The SusWater project
Nowadays, the contamination of water resources coupled with the increased food demand is becoming a key issue. In fact, pollutants and micropollutants are conveyed to the environment by multiple routes and targeted actions to treat contaminated water are required.
Concerning water, monitoring the quality of the water and its toxicological load is mandatory to guarantee the consumption of pure water to citizens; besides, we need to expand access to pure water by planning actions able to treat contaminated water using environmentally sustainable technologies with the final aim to guarantee a low cost and microbiologically safe water. Concerning food demand, aquaculture is the fastest growing food producing industry globally. Fish farms placed along water resources gradually replace pond water with freshwater that may be unfortunately contaminated with potentially toxic elements (PTEs) and contaminants of emerging concern (CECs) originating from anthropogenic and natural sources thus becoming a risk for public health, as well as the leading cause of fish death and financial losses in the market. Because of the nutritional importance of fish and public health concerns, there is a need to assess the health impact of CECs and PTEs in farmed fish for human consumption but also in their food, water and sediment collected in farms.
Additionally, one of the critical and known issues of recirculated aquaculture production is the microbiological generation of lipophilic taste and odour compounds, in particular geosmin and 2-methylisoborneol (MIB). These components accumulate in the fish causing bad taste rendering it unfit for consumption, thus leading to high economic losses for the aquaculture industry due to the need to off-flavor the fish in purge tanks. In this way, geosmin and MIB are transferred from fish tissue to water until they reach equilibrium through a relatively costly method, since, to ensure their proper removal, large quantities of pure water are required.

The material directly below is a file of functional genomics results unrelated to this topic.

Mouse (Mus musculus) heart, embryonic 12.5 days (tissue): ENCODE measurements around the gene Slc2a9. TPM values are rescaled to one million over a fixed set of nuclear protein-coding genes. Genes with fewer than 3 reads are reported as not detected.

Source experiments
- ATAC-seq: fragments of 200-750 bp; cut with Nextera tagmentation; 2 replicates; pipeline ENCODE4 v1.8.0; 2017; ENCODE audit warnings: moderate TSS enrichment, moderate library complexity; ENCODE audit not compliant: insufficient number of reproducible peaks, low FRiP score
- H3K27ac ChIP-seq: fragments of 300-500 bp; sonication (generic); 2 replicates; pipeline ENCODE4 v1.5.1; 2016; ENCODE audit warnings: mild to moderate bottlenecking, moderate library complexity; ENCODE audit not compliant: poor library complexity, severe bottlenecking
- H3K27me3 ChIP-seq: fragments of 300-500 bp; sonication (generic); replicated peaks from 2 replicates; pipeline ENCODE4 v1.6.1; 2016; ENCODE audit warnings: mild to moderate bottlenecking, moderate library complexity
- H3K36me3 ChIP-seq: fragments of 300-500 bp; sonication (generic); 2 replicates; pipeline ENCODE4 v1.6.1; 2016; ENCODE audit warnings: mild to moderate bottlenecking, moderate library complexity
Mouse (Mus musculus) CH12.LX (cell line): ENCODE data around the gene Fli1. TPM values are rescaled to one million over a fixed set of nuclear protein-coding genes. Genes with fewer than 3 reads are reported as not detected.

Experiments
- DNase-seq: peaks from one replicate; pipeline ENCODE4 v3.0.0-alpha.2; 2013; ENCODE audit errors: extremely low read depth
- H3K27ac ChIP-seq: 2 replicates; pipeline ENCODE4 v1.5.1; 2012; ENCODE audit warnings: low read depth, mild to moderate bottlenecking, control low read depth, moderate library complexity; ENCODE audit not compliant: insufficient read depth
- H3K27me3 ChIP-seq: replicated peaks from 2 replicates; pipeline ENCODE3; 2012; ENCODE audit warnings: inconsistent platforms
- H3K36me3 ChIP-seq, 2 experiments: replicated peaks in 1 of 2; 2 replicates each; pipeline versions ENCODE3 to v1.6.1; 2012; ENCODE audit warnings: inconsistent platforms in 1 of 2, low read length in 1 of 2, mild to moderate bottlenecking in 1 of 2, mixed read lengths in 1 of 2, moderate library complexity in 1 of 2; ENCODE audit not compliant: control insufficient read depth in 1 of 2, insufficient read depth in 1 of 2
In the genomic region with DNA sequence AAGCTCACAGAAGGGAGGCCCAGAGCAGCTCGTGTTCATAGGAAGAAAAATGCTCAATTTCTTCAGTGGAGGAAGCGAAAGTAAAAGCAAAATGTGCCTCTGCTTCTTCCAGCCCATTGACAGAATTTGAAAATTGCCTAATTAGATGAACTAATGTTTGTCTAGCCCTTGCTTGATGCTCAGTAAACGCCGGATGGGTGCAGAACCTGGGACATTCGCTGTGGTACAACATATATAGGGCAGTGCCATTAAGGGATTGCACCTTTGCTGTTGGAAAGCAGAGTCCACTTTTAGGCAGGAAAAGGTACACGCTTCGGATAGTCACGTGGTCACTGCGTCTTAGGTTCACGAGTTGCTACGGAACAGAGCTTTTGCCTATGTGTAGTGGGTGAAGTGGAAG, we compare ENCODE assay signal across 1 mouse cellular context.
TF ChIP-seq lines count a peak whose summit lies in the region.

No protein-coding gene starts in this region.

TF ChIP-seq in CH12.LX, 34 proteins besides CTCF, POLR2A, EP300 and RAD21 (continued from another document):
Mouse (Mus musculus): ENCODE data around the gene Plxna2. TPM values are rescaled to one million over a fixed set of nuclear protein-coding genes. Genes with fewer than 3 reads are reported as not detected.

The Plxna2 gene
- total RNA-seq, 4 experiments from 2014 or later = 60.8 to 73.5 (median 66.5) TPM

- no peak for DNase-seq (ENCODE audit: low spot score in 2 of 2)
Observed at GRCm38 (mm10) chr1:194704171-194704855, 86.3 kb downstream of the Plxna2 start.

Aim and Action
This project aims to face the complex challenge of the production of safe and clean water by applying different levels of action, which include the synthesis of green materials for the removal of pollutants, the development of enhanced water treatment technologies, the implementation of effective legal tools against water pollution and the correct management of the present water treatment facilities. Two main goals will be achieved by applying an integrated approach. On one side, the development of new tools useful for eliminating pollutants. On the other side, quality of water will be constantly assessed.
In particular, SusWater will assess the quality of water in a pilot WWTP (in URJC, Spain) and in two aquaculture sites (Italy, Thailand) by monitoring CECs and PTEs in influents, effluents and post-treated waters and by assessing the toxicity through the combination of different bioassays. The monitoring process will involve not only chemical and toxicological analysis performed by high-resolution techniques, but it will be combined with modelling processes aimed to fully assess the fate of pollutants.
Secondly, aquaculture discharge typically contains nutrients rich waste that requires treatment prior to release as, if discharged untreated, it can lead to pollution of surface waters. Among the physical removal strategies, we will use hydrogels, as they can show high adsorption capacity, fast adsorption kinetics, good reusability and low cost. SusWater’s development of photocatalysts and hybrid materials properly designed to absorb visible light will allow achieving abiotic transformation of CECs, PTEs and off-flavors by exploiting the use of natural sunlight.
Furthermore, the biological approaches offer a potential alternative to chemical and physical based techniques. In SusWater, fungi will be used to eliminate contaminant of emerging concern (CECs), with particular focus on antibiotics and some lipophilic compounds responsible of unpleasant taste on fish. On the other hand, potentially toxic elements (PTEs) such as dissolved As, Hg, Pb or Cd species will be captured by exploiting the use of iron, adsorbents derived from biomass and inorganic oxides and photocatalysts jointly linked to strengthen their efficiency.
The project will be developed on the basis of the following workpackages: